4. Make the sauce: Add the wine and broth and bring to a simmer. If needed, add more of either liquid to create a sauce. Season with salt and pepper.
Adding white wine and chicken broth to pan sauce in cast-iron pan.
  1. Finish the sauce: Simmer to blend the flavors, and concentrate the sauce, adding other seasonings if desired (see Pan Sauce Cooking Tips) and maybe a little bit of fat or dairy for richness (such as butter, cream, olive oil, or sour cream).
  2. Serve: Either pour the sauce over the chicken if the chicken is fully cooked, or return the chicken to the pan to finish cooking through. And that, that is a pan sauce.
Woman spooning pan sauce over a chicken breast.

How to Season Pan Sauce

You can add all kinds of things to a pan sauce. Stir in any of these ingredients at the end:

  • Minced hot peppers
  • Citrus juice and zest – You can use lemon, lime, orange, or any other citrus you have on hand.
  • Worcestershire sauce
  • Hot sauce
  • Vinegar – any kind of vinegar will do, but I am partial to rice wine vinegar, balsamic vinegar, or sherry vinegar.
  • Capers
  • Mustard – Try a seasoned Dijon like tarragon Dijon, coarse-grain mustard, or think about honey mustard.
  • Chopped tomatoes
  • Soy sauce
  • Fresh herbs – I like tarragon, basil, oregano, thyme, and chervil.
  • Minced anchovies or anchovy paste
  • Hoisin or oyster sauce


What is a fond?

The fond is the browned bits that stick to the bottom of your pan when you cook something. In a pan sauce, these bits form the flavor base for the rest of the sauce.

Fond actually means “base” or “bottom” in French, and the pan sauce method has its roots in French cooking. Fond is often ignored or even scrubbed away (!) by home cooks, but preserving and utilizing the fond will add so much flavor to your cooking.

What is deglazing?

Deglazing is the act of adding liquid (often wine) to a hot pan in order to release the fond. The reaction of the liquid with the browned bits on the bottom of the pan causes them to release. The bits are then incorporated into the liquid, and all of their delicious caramelized flavor is released into the sauce. Deglazing is the action that defines a pan sauce, but it can be used in other preparations like a soup or a stew.

Can you make a pan sauce with vegetables instead of meat?

Unfortunately, most vegetables do not react with a hot pan in the same way that meat does, and they do not form the fond, which is so important when making a pan sauce. The exception to this rule is mushrooms, which create a beautiful pan sauce. Sear the mushrooms just as you would a piece of meat. Then add aromatics, sauté, deglaze, and add mushroom or vegetable stock to finish the sauce.

What to Serve With Chicken and Pan Sauce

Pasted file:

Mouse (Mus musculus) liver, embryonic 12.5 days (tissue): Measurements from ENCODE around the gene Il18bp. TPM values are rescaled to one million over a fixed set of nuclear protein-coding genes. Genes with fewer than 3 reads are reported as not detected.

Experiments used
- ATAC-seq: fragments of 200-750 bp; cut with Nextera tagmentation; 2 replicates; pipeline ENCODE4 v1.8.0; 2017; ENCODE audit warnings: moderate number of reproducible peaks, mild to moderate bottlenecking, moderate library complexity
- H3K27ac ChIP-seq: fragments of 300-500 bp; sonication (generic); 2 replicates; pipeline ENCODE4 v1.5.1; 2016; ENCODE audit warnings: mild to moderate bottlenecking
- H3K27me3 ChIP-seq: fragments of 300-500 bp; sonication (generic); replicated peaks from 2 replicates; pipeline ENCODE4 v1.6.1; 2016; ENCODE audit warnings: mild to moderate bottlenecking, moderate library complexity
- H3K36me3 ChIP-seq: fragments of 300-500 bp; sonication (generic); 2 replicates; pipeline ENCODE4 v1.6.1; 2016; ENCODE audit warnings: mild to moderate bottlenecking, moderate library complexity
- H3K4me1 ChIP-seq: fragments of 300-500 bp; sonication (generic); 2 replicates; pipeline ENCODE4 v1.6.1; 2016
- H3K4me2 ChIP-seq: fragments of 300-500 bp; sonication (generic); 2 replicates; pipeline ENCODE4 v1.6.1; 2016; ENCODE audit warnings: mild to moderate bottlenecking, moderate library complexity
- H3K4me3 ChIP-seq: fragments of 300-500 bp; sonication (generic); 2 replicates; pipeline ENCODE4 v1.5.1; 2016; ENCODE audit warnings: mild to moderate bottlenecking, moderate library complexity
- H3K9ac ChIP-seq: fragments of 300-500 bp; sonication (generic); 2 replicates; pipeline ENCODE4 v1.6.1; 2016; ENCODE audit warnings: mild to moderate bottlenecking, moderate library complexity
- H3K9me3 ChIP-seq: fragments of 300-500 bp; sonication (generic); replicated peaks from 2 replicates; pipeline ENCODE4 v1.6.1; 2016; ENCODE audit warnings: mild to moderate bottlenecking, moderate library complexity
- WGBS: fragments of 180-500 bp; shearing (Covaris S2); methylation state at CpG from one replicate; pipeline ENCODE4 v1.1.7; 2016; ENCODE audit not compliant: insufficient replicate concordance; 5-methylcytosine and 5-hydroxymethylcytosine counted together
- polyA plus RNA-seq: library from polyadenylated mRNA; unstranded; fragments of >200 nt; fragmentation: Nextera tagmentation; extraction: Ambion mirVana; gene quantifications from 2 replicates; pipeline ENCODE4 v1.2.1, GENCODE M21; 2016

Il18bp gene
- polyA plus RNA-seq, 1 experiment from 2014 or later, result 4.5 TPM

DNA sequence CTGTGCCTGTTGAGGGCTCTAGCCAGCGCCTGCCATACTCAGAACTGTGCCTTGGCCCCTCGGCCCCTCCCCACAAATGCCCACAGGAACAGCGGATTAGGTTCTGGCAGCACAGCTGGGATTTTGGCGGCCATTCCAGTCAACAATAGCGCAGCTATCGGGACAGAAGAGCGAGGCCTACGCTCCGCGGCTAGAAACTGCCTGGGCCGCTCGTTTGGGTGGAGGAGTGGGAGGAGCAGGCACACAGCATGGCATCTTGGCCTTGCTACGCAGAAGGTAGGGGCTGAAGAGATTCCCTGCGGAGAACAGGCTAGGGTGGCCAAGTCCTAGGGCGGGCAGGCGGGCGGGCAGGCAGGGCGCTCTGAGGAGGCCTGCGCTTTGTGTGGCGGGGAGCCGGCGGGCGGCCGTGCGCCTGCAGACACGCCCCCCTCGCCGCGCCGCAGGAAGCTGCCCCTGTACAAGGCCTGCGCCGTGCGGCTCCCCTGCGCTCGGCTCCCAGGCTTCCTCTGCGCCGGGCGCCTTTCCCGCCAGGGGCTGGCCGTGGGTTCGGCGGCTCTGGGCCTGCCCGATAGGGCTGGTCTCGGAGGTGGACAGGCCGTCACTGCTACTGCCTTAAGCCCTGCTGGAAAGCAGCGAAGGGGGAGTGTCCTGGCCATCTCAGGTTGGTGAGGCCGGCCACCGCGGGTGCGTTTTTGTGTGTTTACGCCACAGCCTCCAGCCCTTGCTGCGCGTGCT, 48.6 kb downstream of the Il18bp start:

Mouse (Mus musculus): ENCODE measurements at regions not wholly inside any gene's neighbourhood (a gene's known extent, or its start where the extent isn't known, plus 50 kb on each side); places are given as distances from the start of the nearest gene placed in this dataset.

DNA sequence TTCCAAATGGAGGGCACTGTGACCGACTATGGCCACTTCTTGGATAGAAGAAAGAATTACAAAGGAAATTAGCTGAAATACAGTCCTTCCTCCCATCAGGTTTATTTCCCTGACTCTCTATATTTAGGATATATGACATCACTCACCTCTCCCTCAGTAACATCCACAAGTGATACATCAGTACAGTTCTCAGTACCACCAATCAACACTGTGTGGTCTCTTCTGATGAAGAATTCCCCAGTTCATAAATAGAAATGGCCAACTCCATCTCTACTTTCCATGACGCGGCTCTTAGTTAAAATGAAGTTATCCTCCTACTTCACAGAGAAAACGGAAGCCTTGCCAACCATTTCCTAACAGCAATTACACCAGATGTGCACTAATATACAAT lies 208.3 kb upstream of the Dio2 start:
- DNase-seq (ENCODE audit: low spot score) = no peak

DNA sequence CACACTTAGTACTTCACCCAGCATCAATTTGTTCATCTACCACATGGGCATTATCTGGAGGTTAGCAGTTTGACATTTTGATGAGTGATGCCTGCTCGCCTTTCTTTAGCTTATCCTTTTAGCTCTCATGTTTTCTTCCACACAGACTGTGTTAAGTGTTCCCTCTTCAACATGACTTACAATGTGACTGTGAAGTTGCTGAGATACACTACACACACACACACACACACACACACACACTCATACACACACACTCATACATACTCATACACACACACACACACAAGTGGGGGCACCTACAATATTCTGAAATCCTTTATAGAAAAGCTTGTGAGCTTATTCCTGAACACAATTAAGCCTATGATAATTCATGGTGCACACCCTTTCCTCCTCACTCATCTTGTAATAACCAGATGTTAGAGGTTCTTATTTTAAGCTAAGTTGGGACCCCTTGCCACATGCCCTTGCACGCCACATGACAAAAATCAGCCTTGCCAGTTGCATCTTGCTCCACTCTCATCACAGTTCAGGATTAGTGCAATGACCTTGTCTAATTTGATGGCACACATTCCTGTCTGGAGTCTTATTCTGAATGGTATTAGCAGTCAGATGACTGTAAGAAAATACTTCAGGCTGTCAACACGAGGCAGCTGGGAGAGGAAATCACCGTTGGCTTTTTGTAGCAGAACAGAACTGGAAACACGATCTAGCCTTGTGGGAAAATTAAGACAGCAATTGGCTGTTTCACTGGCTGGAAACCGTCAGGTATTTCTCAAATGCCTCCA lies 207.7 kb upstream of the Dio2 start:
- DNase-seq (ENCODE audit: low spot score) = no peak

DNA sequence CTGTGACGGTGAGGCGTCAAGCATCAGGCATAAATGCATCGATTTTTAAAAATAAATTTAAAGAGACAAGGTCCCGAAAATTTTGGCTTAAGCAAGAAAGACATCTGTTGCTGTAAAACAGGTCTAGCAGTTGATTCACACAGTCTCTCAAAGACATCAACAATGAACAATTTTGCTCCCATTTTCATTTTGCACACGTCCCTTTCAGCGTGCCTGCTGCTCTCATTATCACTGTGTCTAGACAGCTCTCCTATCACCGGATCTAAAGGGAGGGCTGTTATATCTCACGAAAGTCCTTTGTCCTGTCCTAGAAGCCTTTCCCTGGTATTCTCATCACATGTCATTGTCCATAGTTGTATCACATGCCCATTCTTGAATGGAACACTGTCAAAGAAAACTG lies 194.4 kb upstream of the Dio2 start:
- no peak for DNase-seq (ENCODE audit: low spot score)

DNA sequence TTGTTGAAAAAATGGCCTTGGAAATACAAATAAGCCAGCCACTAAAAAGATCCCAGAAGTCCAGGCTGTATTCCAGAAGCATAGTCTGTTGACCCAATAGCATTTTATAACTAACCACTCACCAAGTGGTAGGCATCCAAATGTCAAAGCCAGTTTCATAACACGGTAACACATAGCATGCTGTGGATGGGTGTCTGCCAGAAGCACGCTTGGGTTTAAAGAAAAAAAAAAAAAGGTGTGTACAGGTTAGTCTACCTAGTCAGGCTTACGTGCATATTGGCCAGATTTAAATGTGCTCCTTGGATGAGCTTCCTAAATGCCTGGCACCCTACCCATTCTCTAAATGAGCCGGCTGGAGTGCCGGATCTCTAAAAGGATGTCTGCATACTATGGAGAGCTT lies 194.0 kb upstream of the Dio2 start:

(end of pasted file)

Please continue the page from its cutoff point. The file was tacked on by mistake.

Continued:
Sliced chicken being topped with with White Wine, Leek, Spinach and Arugula Pan Sauce on a white plate.

More Chicken with Pan Sauce Recipes

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5 from 6 votes

How to Make a Pan Sauce

This is a simple blueprint for a key, adaptable pan sauce recipe for a great (definitely not boring) chicken dinner.
Prep Time: 15 minutes
Cook Time: 15 minutes
Total Time: 30 minutes
Servings: 4 People
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  • 4 8-ounce boneless chicken breasts
  • Kosher salt and freshly ground pepper (to taste)
  • 1 tablespoon olive oil
  • ½ cup minced shallots or onions
  • ½ cup dry white wine
  • 1 cup chicken broth
  • Juice of one lemon (or 1 tablespoon Dijon mustard or both)
  • 1 tablespoon unsalted butter


  • Season the chicken breasts with salt and pepper. In a large skillet, heat the olive oil over medium-high heat. Add the chicken breasts and sauté until done, about 4 to 5 minutes on each side (click here for more detailed directions and a video). Remove the chicken breasts to a plate and set aside; tent them with foil to keep them warm. Do not wipe out the skillet!
  • Add the shallots or onions to the skillet and sauté over medium heat for 4 minutes, stirring frequently, until tender. Add the white wine, bring to a simmer, and stir to scrape up all the little flavorful bits that may be stuck to the bottom of the skillet. Add in the broth, and return to a simmer, stirring occasionally for another 4 minutes until the mixture reduces slightly, by about a third. Then add the lemon juice and/or mustard and butter, and stir until the butter is melted.
  • You can slice the chicken breasts or leave them whole. Transfer them to individual plates and spoon the sauce over the chicken breasts. You can also slice them all up and serve them with the sauce spooned over on a serving platter.


Ideas for Add-Ins